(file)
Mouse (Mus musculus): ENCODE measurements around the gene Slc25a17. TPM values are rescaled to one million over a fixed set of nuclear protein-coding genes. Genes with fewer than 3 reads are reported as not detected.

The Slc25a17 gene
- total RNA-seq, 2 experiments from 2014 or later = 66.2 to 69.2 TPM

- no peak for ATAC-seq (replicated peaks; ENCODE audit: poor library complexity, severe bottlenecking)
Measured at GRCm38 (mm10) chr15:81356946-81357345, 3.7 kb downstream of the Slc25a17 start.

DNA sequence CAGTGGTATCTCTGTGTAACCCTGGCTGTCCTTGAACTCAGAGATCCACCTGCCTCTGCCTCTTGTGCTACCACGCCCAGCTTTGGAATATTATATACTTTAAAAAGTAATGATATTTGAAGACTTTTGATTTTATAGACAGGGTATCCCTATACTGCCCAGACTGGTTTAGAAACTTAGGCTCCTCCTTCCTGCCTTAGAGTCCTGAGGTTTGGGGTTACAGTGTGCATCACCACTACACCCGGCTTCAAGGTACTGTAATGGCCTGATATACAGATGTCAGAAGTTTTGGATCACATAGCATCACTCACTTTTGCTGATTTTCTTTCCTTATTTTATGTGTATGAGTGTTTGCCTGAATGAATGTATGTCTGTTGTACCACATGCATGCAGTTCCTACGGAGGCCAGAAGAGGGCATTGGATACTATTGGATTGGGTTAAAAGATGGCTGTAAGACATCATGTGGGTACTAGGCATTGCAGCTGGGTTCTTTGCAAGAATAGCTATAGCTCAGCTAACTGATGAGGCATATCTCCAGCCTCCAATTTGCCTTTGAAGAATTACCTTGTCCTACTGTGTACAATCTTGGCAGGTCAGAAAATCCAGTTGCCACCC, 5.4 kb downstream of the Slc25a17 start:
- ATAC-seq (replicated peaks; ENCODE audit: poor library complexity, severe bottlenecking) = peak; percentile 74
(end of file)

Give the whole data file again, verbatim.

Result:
Mouse (Mus musculus): ENCODE measurements around the gene Slc25a17. TPM values are rescaled to one million over a fixed set of nuclear protein-coding genes. Genes with fewer than 3 reads are reported as not detected.

The Slc25a17 gene
- total RNA-seq, 2 experiments from 2014 or later = 66.2 to 69.2 TPM

- no peak for ATAC-seq (replicated peaks; ENCODE audit: poor library complexity, severe bottlenecking)
Measured at GRCm38 (mm10) chr15:81356946-81357345, 3.7 kb downstream of the Slc25a17 start.

DNA sequence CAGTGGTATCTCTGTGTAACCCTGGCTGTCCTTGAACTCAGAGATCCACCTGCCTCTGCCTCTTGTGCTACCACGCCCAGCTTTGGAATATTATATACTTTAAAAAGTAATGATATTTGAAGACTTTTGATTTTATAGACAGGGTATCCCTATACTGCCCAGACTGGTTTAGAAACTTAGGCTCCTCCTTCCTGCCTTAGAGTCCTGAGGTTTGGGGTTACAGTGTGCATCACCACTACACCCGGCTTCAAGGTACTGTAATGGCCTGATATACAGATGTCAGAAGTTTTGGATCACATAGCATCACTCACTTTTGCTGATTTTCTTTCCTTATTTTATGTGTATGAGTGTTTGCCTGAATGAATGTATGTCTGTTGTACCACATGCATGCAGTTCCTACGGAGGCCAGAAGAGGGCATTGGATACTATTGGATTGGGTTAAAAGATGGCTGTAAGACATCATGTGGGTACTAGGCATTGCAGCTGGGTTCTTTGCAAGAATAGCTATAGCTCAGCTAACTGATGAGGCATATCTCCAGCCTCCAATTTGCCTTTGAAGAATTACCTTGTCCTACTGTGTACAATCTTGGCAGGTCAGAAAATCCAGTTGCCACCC, 5.4 kb downstream of the Slc25a17 start:
- ATAC-seq (replicated peaks; ENCODE audit: poor library complexity, severe bottlenecking) = peak; percentile 74